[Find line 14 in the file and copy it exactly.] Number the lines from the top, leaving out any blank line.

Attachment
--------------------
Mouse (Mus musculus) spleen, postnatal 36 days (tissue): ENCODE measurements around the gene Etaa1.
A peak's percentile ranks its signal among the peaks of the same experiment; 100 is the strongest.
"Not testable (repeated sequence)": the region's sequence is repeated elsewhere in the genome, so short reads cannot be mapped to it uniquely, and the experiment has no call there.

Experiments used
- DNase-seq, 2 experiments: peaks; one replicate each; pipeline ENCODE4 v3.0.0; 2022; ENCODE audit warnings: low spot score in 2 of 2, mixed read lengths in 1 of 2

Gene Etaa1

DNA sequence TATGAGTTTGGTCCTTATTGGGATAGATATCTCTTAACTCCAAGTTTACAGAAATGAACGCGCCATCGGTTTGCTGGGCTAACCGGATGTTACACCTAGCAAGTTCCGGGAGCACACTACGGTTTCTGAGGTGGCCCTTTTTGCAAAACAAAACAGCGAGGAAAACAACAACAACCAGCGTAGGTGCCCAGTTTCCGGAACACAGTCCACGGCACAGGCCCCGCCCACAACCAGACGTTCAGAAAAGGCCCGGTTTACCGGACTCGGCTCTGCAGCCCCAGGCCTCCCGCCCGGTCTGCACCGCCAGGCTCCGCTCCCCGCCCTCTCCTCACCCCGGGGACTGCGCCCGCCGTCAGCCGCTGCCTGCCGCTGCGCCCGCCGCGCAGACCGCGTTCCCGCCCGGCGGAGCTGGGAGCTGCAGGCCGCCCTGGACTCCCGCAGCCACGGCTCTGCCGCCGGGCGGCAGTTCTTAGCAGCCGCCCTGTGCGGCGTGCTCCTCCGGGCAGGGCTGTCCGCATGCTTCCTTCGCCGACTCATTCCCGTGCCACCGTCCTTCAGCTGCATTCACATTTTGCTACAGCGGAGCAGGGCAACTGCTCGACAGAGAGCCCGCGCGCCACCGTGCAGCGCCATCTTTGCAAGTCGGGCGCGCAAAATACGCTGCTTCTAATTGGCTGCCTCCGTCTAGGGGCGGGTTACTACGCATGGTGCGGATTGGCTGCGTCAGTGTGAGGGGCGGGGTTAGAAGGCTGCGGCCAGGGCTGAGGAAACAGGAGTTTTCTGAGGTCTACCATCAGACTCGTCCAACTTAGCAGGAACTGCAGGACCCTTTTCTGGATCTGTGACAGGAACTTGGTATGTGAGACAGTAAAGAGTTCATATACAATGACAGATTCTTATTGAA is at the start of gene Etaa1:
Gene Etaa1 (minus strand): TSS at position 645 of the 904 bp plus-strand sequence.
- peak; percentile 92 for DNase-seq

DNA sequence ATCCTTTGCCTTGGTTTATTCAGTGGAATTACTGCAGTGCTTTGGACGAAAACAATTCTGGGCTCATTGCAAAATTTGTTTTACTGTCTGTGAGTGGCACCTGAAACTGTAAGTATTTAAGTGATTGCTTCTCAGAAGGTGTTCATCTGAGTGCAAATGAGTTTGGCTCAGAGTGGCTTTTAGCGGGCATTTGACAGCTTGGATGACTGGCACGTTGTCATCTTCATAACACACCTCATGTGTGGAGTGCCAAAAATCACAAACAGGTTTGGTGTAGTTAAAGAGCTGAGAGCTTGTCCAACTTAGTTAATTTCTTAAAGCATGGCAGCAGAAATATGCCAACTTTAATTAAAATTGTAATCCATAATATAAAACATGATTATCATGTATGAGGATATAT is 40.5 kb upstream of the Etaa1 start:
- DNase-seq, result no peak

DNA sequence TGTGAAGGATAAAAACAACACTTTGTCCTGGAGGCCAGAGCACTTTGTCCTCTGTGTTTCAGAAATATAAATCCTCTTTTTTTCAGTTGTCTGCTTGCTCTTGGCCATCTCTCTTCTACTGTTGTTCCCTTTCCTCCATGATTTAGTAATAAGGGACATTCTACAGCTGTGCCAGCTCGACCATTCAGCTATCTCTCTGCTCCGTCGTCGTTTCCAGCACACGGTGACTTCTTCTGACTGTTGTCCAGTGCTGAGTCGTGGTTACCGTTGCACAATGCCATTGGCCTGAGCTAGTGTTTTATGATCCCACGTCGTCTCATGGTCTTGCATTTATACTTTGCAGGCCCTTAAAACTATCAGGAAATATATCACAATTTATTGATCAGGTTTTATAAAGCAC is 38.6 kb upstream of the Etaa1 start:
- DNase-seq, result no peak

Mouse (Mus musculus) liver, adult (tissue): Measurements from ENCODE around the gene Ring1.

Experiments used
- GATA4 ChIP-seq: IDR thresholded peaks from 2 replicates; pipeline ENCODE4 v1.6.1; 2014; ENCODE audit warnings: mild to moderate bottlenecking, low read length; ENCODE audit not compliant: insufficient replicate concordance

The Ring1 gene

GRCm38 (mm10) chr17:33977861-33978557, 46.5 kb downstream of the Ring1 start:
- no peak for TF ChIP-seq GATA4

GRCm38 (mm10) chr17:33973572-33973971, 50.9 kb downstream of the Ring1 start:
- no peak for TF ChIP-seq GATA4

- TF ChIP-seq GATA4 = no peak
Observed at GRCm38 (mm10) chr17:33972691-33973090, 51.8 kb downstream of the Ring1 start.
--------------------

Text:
Mouse (Mus musculus) liver, adult (tissue): Measurements from ENCODE around the gene Ring1.